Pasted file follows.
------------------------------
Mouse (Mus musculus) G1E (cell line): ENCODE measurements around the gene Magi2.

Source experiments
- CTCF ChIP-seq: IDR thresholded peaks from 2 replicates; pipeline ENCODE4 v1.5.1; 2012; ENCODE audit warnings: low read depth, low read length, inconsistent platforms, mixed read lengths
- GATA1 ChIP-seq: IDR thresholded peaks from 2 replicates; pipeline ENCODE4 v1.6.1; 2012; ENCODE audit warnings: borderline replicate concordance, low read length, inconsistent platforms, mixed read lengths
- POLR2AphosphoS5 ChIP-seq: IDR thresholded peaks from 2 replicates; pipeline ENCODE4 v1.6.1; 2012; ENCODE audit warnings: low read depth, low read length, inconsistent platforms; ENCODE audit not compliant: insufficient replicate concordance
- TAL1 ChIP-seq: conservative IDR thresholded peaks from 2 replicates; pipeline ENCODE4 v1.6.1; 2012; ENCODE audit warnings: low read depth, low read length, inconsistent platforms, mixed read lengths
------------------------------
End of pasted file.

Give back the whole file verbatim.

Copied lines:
Mouse (Mus musculus) G1E (cell line): ENCODE measurements around the gene Magi2.

Source experiments
- CTCF ChIP-seq: IDR thresholded peaks from 2 replicates; pipeline ENCODE4 v1.5.1; 2012; ENCODE audit warnings: low read depth, low read length, inconsistent platforms, mixed read lengths
- GATA1 ChIP-seq: IDR thresholded peaks from 2 replicates; pipeline ENCODE4 v1.6.1; 2012; ENCODE audit warnings: borderline replicate concordance, low read length, inconsistent platforms, mixed read lengths
- POLR2AphosphoS5 ChIP-seq: IDR thresholded peaks from 2 replicates; pipeline ENCODE4 v1.6.1; 2012; ENCODE audit warnings: low read depth, low read length, inconsistent platforms; ENCODE audit not compliant: insufficient replicate concordance
- TAL1 ChIP-seq: conservative IDR thresholded peaks from 2 replicates; pipeline ENCODE4 v1.6.1; 2012; ENCODE audit warnings: low read depth, low read length, inconsistent platforms, mixed read lengths